A review from Who’s Who in Russia and the Former USSR by Terra Moskva, 1994 is deservedly scathing of Lysenko.

“Insisting that this theory corresponded to Marxism, he successfully attracted official support of the Party to his side. He was named president of the Academy of Agricultural Sciences in 1938. He began a persecution of those colleagues who did not agree with his theories, notably the founder of the Academy, Vavilove (who was deprived of work, arrested, and died in the Gulag).

[Lysenko] Became dictator in biological sciences under Stalin, whose cult he supported. In effect, he became a Stalinist deputy for science, like Zhdanov for culture, Voroshilov for the army, Beria for everything in the country. [Lysenko] was personally responsible for the exile, torture, and death of many talented scientists, and for an environment of oppression and backwardness in Soviet science.”

 

The errors of Lysenkoism should be self evident but when ideology is mixed with science often the science is the one that purged in favour of the attractive ideology. In this case it was the Marxist view that environment and education can produce perfection and paradise. Yet lessons are often hard to learn if the only reaction to ideological extremism is extremism in the opposite direction.

 

We often hear the call by people who have limited knowledge of science to support a proposal on the grounds that it is on the side of science. Yet this is not always the case as ideology can pollute the motives of some and ignorance can also be self induced. Richard Dawkins has made great mileage from his credentials as an ‘Eminent Scientist’ and then has used those qualifications to offer opinions in areas that he has no real expertise. Yet by linking his credentials as scientist we have several versions of what a scientist is: philosopher, theologian, social engineer, activist. Ideology can infect a scientific debate until it becomes a parody of what it is. The cry that all true scientists agree with me is as fallacious and unscientific a statement that can be made. It was the same cry that Lysenko made years ago. Statements that ‘God is Delusional’ and ‘Religion is a Virus’ do not reflect an objective scientific opinion but rather an ideology driven agenda.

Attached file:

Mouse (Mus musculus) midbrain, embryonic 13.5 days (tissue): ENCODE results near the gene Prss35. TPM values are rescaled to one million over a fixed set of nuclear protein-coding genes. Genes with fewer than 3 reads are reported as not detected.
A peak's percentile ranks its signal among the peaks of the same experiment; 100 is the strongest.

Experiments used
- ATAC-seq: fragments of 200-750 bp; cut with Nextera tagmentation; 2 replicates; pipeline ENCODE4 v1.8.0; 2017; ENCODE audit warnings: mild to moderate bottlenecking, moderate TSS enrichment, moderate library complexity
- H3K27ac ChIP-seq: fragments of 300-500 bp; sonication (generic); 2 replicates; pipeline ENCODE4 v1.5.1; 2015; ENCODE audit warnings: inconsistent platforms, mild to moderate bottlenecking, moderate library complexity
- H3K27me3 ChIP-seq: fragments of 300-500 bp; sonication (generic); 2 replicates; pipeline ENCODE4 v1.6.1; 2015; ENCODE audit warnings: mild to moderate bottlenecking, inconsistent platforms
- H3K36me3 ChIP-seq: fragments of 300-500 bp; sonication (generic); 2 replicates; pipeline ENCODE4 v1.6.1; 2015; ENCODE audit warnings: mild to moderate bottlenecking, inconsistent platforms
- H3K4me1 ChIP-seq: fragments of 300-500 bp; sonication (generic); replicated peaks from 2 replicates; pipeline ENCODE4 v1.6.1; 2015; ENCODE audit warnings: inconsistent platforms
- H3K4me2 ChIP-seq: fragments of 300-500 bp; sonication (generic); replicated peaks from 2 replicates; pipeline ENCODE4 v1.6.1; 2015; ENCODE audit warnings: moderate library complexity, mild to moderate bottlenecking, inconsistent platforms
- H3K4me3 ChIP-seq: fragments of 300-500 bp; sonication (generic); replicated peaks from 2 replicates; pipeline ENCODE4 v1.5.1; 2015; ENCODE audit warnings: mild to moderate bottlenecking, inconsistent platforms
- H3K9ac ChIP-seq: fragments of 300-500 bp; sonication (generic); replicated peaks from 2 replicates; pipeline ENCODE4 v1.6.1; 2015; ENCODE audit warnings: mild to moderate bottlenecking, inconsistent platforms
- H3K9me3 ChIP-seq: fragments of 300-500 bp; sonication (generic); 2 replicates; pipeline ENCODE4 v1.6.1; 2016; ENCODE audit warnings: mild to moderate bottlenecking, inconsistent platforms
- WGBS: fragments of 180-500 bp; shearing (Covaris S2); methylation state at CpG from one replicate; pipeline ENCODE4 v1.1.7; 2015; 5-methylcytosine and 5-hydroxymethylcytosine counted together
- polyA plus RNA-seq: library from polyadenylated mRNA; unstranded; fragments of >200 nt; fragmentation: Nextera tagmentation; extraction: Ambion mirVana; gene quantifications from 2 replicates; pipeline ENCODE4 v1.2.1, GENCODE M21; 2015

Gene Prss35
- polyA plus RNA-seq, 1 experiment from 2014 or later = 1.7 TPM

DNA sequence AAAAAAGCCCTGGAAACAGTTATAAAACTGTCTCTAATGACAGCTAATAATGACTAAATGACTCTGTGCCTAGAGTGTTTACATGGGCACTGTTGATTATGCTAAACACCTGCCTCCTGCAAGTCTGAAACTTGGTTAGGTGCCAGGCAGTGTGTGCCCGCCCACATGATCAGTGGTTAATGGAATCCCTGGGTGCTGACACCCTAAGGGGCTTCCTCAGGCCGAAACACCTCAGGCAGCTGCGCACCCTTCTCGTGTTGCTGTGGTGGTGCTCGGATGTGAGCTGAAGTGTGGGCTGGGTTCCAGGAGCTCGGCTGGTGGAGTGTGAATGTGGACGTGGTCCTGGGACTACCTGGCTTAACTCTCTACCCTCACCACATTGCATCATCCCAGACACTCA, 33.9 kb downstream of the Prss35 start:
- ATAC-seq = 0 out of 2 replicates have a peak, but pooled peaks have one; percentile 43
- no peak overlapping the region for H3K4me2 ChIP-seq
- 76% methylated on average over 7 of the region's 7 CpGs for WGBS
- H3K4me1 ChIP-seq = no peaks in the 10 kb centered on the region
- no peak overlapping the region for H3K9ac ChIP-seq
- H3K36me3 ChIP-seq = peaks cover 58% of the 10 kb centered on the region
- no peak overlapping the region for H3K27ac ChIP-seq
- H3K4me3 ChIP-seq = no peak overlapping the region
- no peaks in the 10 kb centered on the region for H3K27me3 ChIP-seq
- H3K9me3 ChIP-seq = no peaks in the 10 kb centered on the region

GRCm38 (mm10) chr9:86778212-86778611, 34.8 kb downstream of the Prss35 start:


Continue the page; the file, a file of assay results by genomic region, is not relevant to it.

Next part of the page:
Ideologies may be right or they may be wrong but call them a scientific certainty is do what Lysenko did and fake evidence to give the false cloak of scientific respectability. Somehow in this battle for hearts and minds scientific discovery and proliferation is not going to be the result. It may be unpopular to criticize Richard Dawkins and compare his methods to Lysenko but until he starts acting like a scientist rather than a political activist who wants to rid the world of his ideological enemies I think the comparison is very apt.